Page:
Friday, May 29, 2015

The Church Will Survive...But We Have Work To Do

The Internet is full of people gloating over what they see as the defeat of the Catholic Church. Ireland, being long seen as a bastion of Catholicism, has voted for “same sex marriage” (62% voting yes) and the critics of the Church think this is a win-win situation. In their mind, either the Church changes her teaching and becomes what they want her to be or she refuses and goes extinct. In other words, they get what they want either way. At the same time, there are a lot of Catholics are looking for someone to blame. There are accusations being leveled that if the Church had done things differently, this would not have happened. In other words, both sides seem to look at this as a permanent loss for the Church.

There is no doubt that the implications of this vote are serious. Catholics have become so uninformed about that their faith that they think they can reject Church teaching as if it was an opinion, or even that it is compatible with the “greater truths” of the faith—as if Catholicism could be compartmentalized or one part set against another. But despite this apostasy in Ireland, this is not the “end of the Church.” Not universally, and not in Ireland (which Catholic bloggers love to ask as headlines).

The Church has faced setbacks and attacks all throughout her history where rulers or people turned on her. At one time the majority of the Roman Empire chose the Arian heresy over the Catholic faith. England turned on the Catholic Church during the Reformation. Japan expelled all missionaries and sought to exterminate the faith during the 16th century. France turned on the Church during the Revolution. Anti-clerical forces attacked the Church in Italy (19th century) and Mexico (20th century). 

The Church has always survived and continued to preach the Gospel. That doesn’t mean that everything turns out peachy in the end. Sometimes the relationship of the Church with the people of a nation is permanently altered as a result (England once was a solidly Catholic nation for example). But the Church will survive.

That doesn’t mean we can take the attitude of “God’s going to win, so lets sit back and wait” however. The fact that 62% of the Irish voters approved of something completely incompatible with the Catholic faith shows that a lot of hard work needs to be done there to bring the message of Christ back to the people. It’s not just Ireland for that matter. Even though, in America, the imposition of “same sex” marriage” is largely done by judicial diktat, the fact remains that there is a growing number of people who have been deceived into thinking this is good and the Christian teaching is based on “hatred.” It’s remarkably similar to how the ancient Romans thought Christians were the enemies of humanity (which I suspect we’re not all that far away from again).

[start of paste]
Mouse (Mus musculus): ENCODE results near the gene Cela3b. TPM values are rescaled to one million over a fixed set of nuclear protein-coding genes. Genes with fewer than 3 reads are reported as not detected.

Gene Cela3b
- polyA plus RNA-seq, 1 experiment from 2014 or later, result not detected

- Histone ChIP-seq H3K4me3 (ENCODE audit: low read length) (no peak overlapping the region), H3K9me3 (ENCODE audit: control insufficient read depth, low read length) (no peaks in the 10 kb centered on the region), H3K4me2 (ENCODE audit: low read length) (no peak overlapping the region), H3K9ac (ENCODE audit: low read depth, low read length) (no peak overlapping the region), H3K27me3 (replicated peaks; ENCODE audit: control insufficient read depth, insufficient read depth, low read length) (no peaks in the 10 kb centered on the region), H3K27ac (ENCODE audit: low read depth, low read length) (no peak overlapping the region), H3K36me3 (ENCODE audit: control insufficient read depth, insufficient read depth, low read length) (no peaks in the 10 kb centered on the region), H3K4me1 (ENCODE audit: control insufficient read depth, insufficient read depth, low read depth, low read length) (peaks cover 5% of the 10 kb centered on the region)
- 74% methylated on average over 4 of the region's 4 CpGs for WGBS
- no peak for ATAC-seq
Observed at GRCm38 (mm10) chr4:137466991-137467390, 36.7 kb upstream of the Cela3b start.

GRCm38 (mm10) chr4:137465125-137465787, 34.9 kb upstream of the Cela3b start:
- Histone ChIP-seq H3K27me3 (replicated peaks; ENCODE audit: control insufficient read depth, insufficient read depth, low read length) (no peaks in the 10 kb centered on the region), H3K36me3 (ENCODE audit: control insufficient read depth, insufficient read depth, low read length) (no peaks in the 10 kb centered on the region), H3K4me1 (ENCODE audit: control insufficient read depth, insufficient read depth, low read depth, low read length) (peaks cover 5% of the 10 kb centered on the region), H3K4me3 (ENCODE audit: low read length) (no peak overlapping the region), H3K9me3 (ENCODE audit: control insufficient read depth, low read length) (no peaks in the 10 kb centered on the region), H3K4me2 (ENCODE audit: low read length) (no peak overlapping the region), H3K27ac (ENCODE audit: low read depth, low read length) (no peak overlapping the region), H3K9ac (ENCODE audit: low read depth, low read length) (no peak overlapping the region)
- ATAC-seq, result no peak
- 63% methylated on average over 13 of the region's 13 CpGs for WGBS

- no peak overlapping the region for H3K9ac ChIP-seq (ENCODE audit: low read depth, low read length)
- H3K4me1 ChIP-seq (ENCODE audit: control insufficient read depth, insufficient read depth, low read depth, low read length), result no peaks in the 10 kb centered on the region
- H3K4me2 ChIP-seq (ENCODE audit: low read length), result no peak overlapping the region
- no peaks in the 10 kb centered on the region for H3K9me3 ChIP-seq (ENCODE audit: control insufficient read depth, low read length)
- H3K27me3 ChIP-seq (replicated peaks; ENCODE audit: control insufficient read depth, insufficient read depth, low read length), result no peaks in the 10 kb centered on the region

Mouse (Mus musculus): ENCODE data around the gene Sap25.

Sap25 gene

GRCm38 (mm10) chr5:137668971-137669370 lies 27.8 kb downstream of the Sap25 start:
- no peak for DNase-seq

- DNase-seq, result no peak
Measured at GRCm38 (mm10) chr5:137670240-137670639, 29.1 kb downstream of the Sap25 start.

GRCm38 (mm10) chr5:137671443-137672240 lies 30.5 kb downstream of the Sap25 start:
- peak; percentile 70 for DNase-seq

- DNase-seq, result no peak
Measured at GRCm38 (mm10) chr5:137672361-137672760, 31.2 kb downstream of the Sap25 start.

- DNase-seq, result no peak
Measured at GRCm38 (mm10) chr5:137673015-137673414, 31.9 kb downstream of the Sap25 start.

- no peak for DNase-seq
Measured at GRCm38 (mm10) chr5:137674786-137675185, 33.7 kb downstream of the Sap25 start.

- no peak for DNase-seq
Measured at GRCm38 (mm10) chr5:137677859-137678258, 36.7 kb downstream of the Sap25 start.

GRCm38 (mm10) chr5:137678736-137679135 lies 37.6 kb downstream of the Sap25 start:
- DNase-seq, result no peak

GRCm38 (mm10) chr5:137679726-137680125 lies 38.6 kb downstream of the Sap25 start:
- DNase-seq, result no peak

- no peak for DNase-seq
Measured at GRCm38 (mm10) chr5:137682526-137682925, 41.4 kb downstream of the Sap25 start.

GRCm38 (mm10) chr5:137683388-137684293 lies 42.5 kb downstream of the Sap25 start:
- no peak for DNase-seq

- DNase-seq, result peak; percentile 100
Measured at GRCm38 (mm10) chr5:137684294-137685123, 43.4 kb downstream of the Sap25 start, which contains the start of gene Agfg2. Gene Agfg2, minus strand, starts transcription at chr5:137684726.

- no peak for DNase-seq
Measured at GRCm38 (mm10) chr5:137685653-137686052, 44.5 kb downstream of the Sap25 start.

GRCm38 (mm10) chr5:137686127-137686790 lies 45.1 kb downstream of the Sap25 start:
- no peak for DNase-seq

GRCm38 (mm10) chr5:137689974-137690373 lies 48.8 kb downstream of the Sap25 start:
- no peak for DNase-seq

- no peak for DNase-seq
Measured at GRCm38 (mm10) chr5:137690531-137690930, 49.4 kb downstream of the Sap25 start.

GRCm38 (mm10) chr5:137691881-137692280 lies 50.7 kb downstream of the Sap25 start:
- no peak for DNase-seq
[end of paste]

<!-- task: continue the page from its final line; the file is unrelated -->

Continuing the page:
It means Catholics have to abandon the attitude of “Let Father/The Bishop/The Pope do it!” No. Every one of us is called in the role of Priest, Prophet and King” to go out and evangelize the whole world. The people of the world have been deceived into thinking self interest can be labeled as good and virtue can be labeled as judgmentalism and hate. So we need to start again, teaching people that sin exists and we need Jesus as our savior—which includes going and sinning no more (John 8:11).

This may seem to be a hardship. But read the lives of saints throughout history. They spent their lives laboring in the vineyard of the Lord despite tedium or hostility. That’s our task as well. Some of us may suffer martyrdom. Some of us may be persecuted in other ways. This is not something new to the history of the Catholic Church. But we need to stop pointing fingers at others in blame. We need to stop expecting others to do the task. We need to pray to be shown our own task, and then carry it out—in communion with the Pope and bishops to go out to the whole world preaching the good news (Matthew 28:18-20)

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